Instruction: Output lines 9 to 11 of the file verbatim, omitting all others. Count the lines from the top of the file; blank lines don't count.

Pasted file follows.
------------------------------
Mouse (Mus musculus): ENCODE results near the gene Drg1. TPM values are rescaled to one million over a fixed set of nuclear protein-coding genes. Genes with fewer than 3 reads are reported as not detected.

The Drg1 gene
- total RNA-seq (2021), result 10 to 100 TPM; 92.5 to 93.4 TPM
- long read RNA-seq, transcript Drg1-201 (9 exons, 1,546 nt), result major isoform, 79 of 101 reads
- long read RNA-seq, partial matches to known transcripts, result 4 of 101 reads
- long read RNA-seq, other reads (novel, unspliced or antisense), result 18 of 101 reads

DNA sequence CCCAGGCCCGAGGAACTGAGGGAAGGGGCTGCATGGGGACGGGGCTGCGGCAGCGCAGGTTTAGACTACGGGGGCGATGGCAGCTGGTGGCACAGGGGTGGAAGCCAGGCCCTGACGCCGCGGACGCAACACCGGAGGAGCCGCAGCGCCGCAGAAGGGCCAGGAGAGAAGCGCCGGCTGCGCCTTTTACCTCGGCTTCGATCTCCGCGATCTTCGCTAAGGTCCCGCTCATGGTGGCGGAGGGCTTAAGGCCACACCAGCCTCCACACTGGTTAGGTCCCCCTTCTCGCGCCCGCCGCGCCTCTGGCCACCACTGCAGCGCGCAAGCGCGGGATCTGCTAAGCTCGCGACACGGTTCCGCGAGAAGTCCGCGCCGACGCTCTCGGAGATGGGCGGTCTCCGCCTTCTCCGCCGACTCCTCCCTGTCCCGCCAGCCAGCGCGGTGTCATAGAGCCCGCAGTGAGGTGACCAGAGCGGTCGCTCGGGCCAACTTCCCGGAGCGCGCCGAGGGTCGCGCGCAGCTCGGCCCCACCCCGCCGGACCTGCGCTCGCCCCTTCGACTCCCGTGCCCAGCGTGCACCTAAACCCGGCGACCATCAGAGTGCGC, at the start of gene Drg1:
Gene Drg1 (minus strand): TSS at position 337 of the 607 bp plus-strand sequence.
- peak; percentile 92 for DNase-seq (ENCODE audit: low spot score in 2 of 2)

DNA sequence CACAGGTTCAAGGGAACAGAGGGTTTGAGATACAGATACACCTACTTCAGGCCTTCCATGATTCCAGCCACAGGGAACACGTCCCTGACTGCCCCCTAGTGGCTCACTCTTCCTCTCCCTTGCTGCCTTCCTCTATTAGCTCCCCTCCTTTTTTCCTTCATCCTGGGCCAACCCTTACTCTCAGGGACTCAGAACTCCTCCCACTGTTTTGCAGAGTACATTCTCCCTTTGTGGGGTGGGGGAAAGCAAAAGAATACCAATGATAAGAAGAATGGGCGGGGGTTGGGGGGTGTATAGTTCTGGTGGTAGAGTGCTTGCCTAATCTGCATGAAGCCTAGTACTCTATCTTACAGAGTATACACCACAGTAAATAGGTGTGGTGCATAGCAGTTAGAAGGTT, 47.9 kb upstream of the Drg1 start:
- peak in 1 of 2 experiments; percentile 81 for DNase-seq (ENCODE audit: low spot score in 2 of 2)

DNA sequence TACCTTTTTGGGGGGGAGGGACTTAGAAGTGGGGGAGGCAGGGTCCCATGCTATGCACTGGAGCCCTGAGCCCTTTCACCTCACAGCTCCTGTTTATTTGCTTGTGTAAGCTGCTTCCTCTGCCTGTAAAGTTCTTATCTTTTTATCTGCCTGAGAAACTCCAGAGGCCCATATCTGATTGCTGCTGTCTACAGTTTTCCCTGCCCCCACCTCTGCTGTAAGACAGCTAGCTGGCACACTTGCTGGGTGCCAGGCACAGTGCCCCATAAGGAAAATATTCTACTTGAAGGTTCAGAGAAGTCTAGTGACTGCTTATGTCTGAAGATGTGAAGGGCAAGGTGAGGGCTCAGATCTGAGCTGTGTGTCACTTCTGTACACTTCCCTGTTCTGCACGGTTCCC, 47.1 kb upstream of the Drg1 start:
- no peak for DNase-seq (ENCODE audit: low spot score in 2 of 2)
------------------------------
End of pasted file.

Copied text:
- peak; percentile 92 for DNase-seq (ENCODE audit: low spot score in 2 of 2)

DNA sequence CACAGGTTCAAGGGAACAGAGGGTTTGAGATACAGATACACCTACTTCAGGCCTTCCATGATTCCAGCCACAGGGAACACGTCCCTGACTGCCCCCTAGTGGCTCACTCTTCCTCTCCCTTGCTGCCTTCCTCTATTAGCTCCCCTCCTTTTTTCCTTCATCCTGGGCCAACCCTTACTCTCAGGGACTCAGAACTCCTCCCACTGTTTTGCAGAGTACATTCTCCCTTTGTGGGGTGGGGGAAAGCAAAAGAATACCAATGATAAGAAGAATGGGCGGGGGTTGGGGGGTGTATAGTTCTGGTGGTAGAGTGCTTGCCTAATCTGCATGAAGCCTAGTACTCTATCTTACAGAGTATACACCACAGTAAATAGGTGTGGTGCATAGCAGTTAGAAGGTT, 47.9 kb upstream of the Drg1 start:
- peak in 1 of 2 experiments; percentile 81 for DNase-seq (ENCODE audit: low spot score in 2 of 2)